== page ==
$1.12B in Canadian deals at Paris air show

Canadian aerospace firms declared major deals during the International Paris Air Show today, including Bombardier ($1 billion), and Héroux-Devtek ($70 million).

June 21, 2011   Joe Terrett

PARIS: Canadian aerospace firms announced millions of dollars worth of business during the 49th International Paris Air Show this week, including two deals by Bombardier Aerospace ($400 million and $650 million), one by Héroux-Devtek Inc. ($70 million), and a strategic collaboration involving Aéro Montréal and Aerospace & Defense Research Collaboratory in the US.

AVWest of Australia has placed orders for four of Bombardier’s Global 7000 and two Global 8000 ultra long-range jets. Two of the orders were placed earlier this year. The total value of the order is US$400 million.

The more aerodynamic Global aircraft are powered by next-generation GE Passport 16,500 lb.-thrust-engines, which reduce NOx emissions 50% below the upcoming Civil Aircraft Emissions Protocol (CAEP-6) regulations an they’re 14% more fuel-efficient than conventional long-range jets.

VistaJet of Switzerland, a privately owned luxury airline, also ordered 10 Global 8000 jets in a deal worth $650 million.

Héroux-Devtek Inc. has won a seven-year contract potentially worth $70 million fromLockheed Martin Aeronautics Co. to manufacture the landing gear for C-130J Super Hercules aircraft.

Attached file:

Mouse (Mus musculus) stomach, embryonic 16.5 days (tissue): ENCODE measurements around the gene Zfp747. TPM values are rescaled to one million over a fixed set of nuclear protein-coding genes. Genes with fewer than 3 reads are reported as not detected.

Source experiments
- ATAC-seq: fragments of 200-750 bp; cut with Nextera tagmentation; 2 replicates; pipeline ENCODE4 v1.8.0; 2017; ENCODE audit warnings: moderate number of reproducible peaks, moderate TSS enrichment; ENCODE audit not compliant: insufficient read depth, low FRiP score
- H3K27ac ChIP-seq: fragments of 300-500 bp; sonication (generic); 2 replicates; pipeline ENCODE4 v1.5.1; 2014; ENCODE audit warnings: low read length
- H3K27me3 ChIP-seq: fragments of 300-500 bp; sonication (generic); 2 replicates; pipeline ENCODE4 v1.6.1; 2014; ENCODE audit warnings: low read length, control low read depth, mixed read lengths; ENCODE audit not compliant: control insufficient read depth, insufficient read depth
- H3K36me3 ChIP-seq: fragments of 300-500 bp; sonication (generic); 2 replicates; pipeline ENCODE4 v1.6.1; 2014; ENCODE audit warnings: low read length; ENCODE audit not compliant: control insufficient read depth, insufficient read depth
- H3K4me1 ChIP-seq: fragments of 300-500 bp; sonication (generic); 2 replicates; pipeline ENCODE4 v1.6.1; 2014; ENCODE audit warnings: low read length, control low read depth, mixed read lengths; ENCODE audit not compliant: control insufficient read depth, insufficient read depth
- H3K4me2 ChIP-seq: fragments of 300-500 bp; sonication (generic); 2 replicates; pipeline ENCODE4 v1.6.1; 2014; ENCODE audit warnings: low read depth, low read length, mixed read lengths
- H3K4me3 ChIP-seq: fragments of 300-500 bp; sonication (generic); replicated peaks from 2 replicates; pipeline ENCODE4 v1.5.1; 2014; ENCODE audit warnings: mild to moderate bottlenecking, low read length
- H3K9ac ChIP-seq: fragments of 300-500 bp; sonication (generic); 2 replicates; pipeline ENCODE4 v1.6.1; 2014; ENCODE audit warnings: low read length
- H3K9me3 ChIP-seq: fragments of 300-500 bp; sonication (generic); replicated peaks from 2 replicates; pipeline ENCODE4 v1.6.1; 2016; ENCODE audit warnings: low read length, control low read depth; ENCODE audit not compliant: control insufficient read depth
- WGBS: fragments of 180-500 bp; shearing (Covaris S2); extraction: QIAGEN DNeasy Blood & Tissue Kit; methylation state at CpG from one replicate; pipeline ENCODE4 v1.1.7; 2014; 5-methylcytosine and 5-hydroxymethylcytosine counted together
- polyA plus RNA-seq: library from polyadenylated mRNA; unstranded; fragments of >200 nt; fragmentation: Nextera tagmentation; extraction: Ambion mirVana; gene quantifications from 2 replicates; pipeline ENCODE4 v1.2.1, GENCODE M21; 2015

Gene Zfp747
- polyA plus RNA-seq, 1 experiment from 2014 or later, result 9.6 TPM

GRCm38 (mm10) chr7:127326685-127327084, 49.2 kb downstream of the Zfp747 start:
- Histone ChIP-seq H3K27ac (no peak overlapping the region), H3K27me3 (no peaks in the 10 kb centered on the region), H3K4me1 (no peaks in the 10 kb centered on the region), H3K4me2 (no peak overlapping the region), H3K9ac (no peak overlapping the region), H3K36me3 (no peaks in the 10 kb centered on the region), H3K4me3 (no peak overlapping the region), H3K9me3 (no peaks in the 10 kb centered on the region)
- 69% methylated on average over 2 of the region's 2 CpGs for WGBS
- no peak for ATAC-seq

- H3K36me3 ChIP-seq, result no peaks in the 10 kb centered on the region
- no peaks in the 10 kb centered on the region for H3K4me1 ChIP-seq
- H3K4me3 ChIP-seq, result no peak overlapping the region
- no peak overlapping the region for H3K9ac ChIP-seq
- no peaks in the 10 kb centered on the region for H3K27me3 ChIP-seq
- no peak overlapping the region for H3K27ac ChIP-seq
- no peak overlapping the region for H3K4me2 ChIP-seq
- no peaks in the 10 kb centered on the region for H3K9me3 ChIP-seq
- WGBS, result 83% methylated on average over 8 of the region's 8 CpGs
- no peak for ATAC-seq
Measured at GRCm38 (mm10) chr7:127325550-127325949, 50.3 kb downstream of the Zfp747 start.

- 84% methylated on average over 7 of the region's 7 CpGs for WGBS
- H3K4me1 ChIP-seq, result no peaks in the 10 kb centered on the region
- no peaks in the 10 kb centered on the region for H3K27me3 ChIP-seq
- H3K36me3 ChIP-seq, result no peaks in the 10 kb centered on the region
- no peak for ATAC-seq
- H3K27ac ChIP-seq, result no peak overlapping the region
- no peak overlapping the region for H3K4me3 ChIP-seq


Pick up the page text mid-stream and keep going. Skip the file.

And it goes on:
The Longueuil, Que.-based manufacturer of aerospace and industrial products will make and assemble the landing gear for Lockheed Martin’s global production of C-130J aircraft and provide spare parts over a seven-year period beginning in January next year.

The 17 aircraft were ordered by the Government of Canada and Héroux-Devtek expects worldwide orders to ramp up short to mid-term production.

Aéro Montréal and Aerospace & Defense Research Collaboratory signed a strategic collaboration deal at the show to foster stronger ties between Quebec and the Arizona aerospace and defense industries.

Aéro Montréal, the aerospace cluster in the Montreal area, and the Aerospace & Defense Research Collaboratory (led by Arizona State University) will share information about local and international projects and programs; exchange information about training, conferences and seminars; organize joint economic missions or broker meetings for the members of both clusters; and to define mutual research projects for members of both organizations.

“This is a real opportunity for the sector to benefit from the expertise of a foreign research partner and to build bridges and forge alliances with companies and research centers in Arizona,” said Clément Gignac, Québec’s minister of economic development, innovation and export trade.

“Canada and Arizona have roughly $2 billion dollars of trade in the aerospace and defence sector. We want to see that trade grow.”

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